Exactly with the educational game!  My wife, who’s a pretty darn good gamer in her own right, walked in several times while I was playing Dragon Age and couldn’t believe that I was always watching people talking.  I was never able to play it for more than an hour and a half at a time because I just wasn’t having any fun.  I was interested in the lore, but the characters were consistently boring (Alistair and Morrigan were starting to grow on me, but not enough to make me really care about either of them), and the gameplay was OK but unexciting.  Another problem?  Insanely stilted voice acting from way too many characters, especially in Redcliffe, where I stopped.  Sigh…. Maybe I’ll return to it some day, but I doubt anytime soon.

        • NakedSnake says:

           I’m was about 80% through when I gave it up about a year ago. I’m wondering if I can manage to finish my playthrough by just killing everyone who tries to talk to me (and then also killing everyone who doesn’t try to talk to me, obviously).

    • Aurora Boreanaz says:

      Yes!  My favorite sandbox game so far.  Didn’t get it for free, but $10 on a Steam sale was still pretty good.

  8. Spacemonkey Mafia says:

    Well this was just adorable.  It is now on par for my Mother’s day sentimental favorites with Weekend Edition signing off on Sunday with the credits listing everyone’s mom.
       My wife wants nothing for mother’s day except to sleep as late as possible, then drink coffee until the local Indian place opens and head over for some pakora and palak dal.
       I’m toward the end of Guacamelee.  I’ve made a good-faith effort to find the six mask pieces, but they require a level of technical acumen that I nether have nor find pleasure in perfecting.
       So I’ll probably just pass it and move on.  It’s a great game with just a phenomenally awful name.   

  9. Fluka says:

    My mother has, to my knowledge, never played a video game.  However, she played a mean game of pinball and skee ball during our childhood trips to the Jersey Shore boardwalk.  And at one point she held the damn high-score in Whack-a-Gator.  (Which is Whack-a-mole, but with gators.)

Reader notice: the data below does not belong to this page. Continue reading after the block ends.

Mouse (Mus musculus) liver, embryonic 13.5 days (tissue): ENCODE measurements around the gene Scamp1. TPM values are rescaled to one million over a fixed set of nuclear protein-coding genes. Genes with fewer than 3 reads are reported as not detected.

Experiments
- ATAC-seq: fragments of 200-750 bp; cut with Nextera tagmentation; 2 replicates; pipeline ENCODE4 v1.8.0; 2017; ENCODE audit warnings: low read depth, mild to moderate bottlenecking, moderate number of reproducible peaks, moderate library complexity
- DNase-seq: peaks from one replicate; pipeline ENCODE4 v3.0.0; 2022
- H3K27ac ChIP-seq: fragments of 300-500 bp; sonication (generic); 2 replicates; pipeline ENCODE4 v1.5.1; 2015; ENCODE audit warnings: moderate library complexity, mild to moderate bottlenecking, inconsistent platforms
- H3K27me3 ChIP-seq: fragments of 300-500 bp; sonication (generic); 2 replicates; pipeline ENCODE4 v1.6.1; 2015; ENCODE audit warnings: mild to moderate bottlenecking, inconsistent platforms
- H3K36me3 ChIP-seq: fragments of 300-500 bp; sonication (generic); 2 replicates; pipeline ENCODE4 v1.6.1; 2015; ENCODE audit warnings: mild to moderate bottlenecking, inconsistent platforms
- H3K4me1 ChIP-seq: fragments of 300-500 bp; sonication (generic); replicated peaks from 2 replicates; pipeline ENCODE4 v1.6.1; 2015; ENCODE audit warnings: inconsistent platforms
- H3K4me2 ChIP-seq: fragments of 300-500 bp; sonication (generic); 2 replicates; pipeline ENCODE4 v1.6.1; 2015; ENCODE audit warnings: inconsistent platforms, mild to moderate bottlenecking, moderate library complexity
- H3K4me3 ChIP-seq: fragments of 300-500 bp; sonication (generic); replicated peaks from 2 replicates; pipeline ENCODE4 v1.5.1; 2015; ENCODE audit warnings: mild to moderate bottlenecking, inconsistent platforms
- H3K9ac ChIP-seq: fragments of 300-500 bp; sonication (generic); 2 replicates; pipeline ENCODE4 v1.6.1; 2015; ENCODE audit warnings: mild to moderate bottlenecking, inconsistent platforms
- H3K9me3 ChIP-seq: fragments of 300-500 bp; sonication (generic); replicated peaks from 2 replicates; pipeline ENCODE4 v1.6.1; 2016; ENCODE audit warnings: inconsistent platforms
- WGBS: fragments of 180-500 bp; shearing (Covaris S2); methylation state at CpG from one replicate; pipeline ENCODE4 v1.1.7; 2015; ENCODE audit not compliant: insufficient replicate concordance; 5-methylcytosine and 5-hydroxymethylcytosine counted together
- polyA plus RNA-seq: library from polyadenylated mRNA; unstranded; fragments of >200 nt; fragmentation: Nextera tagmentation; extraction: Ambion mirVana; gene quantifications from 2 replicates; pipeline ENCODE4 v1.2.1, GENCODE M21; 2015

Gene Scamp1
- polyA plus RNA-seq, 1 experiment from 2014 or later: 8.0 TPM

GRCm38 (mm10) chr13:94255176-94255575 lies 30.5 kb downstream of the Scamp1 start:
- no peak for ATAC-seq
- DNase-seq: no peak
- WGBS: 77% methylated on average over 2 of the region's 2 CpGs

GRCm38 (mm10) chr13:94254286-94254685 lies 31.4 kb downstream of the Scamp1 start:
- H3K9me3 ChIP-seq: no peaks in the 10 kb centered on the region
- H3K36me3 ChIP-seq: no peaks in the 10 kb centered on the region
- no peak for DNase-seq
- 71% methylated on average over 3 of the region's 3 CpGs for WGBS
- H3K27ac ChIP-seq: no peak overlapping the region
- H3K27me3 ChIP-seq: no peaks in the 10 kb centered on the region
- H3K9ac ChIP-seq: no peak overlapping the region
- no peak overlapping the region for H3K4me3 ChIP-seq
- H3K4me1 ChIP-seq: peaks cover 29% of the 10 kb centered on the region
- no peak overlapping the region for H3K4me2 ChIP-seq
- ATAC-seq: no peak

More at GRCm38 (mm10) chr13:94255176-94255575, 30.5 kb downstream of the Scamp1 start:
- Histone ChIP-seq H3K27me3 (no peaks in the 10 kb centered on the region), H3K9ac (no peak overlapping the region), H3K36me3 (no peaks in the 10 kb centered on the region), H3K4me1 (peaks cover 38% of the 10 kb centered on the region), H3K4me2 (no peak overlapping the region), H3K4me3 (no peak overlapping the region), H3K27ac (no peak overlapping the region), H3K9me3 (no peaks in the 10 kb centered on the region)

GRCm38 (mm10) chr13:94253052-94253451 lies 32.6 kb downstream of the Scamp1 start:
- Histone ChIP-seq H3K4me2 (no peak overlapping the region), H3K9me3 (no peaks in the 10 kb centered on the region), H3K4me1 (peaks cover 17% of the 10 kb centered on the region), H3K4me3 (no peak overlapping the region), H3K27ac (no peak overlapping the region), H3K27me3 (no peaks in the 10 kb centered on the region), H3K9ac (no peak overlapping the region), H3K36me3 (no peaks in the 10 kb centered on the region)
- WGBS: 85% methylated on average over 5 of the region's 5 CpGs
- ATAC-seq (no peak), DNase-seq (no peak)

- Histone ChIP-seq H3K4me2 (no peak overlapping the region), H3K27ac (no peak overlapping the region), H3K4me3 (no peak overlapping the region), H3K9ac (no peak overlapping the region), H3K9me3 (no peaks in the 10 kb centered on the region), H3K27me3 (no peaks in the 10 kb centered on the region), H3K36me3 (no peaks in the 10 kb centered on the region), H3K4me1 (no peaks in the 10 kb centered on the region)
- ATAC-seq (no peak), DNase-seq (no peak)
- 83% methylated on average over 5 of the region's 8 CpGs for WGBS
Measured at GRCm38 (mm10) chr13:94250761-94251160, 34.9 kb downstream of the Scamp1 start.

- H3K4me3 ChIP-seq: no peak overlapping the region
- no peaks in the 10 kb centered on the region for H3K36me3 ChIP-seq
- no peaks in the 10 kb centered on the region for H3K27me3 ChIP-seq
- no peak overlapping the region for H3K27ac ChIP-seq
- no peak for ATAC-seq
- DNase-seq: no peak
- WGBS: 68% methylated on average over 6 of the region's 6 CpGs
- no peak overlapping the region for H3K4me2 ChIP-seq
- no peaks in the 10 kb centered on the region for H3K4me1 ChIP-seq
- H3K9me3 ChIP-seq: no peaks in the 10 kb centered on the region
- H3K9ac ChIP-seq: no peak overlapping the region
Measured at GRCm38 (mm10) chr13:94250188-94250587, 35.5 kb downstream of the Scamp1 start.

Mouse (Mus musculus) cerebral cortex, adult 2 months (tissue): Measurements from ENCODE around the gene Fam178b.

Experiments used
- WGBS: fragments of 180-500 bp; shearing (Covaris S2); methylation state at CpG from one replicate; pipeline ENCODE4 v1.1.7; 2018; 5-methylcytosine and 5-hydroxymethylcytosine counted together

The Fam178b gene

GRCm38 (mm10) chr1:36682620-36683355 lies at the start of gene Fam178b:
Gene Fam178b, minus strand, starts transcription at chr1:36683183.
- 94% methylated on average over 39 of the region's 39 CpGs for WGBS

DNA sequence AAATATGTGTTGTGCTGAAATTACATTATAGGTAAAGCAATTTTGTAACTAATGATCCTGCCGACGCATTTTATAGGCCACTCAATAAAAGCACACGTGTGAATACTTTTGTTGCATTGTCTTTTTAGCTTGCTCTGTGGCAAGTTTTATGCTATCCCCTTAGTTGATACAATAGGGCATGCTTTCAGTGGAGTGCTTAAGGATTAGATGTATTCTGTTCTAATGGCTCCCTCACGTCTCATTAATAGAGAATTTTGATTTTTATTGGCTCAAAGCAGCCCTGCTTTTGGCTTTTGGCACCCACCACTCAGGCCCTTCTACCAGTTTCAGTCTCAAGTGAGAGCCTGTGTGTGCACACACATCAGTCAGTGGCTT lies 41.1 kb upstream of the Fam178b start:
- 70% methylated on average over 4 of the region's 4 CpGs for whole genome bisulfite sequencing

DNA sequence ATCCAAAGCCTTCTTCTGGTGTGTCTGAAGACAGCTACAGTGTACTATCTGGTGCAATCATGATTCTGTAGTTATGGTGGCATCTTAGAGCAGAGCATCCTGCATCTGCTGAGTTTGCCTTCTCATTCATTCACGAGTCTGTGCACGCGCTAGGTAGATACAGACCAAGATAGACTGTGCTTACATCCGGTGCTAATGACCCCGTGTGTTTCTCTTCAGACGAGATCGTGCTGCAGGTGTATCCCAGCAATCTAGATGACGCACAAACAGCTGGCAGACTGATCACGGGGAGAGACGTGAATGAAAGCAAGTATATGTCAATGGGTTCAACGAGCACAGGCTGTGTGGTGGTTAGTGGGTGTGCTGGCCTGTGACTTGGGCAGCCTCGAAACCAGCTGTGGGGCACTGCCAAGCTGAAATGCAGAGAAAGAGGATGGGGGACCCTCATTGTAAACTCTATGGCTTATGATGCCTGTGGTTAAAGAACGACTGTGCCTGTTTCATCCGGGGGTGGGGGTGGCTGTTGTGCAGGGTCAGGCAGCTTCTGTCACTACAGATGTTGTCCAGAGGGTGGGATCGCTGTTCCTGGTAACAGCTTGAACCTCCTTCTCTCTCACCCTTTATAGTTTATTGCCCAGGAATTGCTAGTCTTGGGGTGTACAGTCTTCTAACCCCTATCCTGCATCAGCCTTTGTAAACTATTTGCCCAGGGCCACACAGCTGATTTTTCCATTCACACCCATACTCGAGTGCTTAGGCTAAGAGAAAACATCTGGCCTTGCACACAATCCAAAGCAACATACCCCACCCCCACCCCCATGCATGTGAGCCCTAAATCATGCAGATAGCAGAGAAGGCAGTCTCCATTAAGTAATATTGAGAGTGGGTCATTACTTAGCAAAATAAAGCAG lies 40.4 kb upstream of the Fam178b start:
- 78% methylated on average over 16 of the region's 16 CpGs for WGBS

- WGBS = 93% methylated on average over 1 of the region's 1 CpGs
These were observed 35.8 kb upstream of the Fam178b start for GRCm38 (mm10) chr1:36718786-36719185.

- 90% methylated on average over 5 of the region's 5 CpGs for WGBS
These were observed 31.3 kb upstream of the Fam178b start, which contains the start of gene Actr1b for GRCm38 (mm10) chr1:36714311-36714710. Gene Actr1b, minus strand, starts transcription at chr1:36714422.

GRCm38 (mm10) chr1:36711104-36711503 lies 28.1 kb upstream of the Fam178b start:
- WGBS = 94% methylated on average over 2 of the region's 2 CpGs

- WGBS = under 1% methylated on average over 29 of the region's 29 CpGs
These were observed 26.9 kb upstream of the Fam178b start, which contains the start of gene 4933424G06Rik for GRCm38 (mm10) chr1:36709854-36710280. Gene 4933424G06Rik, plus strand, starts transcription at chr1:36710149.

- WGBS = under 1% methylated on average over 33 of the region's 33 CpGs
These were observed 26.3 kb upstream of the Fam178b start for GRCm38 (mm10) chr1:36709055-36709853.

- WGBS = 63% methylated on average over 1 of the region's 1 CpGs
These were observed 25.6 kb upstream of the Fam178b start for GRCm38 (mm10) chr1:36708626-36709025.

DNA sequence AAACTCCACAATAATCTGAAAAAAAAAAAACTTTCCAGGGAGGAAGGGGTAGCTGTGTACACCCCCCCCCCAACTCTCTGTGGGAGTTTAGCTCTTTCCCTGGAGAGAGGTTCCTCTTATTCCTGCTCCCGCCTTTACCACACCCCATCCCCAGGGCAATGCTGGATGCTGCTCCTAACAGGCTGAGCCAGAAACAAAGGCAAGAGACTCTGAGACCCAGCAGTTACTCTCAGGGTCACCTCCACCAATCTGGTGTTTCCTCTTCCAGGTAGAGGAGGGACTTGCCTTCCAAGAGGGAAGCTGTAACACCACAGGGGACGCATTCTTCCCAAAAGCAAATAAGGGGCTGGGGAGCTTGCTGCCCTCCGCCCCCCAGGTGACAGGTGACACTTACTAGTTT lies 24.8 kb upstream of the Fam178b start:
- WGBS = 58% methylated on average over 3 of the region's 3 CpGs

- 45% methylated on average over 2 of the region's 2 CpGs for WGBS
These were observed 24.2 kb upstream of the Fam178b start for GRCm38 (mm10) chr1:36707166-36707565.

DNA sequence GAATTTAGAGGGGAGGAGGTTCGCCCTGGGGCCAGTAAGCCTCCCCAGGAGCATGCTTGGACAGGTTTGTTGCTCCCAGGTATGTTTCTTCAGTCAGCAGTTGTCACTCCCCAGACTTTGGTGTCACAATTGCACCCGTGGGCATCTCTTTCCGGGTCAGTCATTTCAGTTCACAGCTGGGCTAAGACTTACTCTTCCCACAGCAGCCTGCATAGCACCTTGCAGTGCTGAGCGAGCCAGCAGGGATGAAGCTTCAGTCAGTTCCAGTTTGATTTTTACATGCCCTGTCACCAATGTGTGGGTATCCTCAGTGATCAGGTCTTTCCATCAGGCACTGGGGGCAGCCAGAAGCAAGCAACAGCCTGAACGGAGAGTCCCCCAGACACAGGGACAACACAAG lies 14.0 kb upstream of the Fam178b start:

An unexpected GoG sale had both me and Mr. Fluka playing Sim City 2000 all last week.  Did you know that if you build your airport too close to your other buildings, your planes will crash and cause the entire city to burn to the ground in ten seconds?  Because I do now.  Now that Classic Maxis Fever is subsiding, however, I should hopefully get back to New Vegas Adventures.

    In a completely different sector of gaming, has anyone else played Howling Dogs?  I finally sat down and worked through it this past week, and it was pretty extraordinary.  It’s really not like any other game, interactive fiction, etc. that I’ve experienced, and it’s sold me on Twine as a legitimate means of storytelling and art.  For those who are interested, linky.  There’s actually a puzzle in there too, believe it or not, which I am going to get around to solving when I can play it in a less-distracted mood.

    • CNightwing says:

      Replaying SimCity2000 is worth it for the [link=http://www.youtube.com/watch?v=GODRkYrFhO0]music[/link] alone. Damn they made good midi back then!

      • Fluka says:

        One realization that I had when I downloaded was that my family computer never had a soundcard back in 1994.  The music and sounds were all new to me!

        • CNightwing says:

          Wow, that is quite a treat then. The midis sound different on every machine.. I’ve never found the same Mac PowerPC tunage I remember..

    • Chum Joely says:

      @Fluka:disqus … if you’re in New Vegas, you should be aware that one of the games in the running for our current edition of the “Game Revue Club” (on the Gameological group on Steam) is Fallout: New Vegas. It’s the front-runner at the moment, in fact. Join the group! Vote for New Vegas on the forum!  JOIN US!!!!!

      • Fluka says:

        Is it possible to change/obscure one’s Steam account name when doing stuff like joining groups?  Cuz I would, but right now my super-secret human name is all flopped out there for everyone to see.

        • Jackbert says:

          You can change your Steam name anytime you want, but I believe it shows up the same wherever you are e.g. you couldn’t have a name in one group and a different one in another.

        • The_Helmaroc_King says:

          You can also see people’s old Steam names if you look at their profile, @Jackbert:disqus, or should I say… xXx*****xXx?

          I don’t know what that’s supposed to be, but apparently Steam decided to censor it!

        • Jackbert says:

          @The_Helmaroc_King:disqus : It’s supposed to say Valve. I was goofing in the Gameological Society Steam group (which you should join) chat and changed my name to Efficrates Valversive. Steam censored out the Valve. I tested it to make sure, hence the xXx*****xXx.

        • djsubversive says:

          @Jackbert:disqus whoa, really? They censor “Valve”? That’s fucked up.

        • Well, they don’t want people going by Valve Support Staff or similar.

    • HobbesMkii says:

      I remember that with the planes. If you ringed your airport with arcologies, there were serious problems.

  10. Citric says: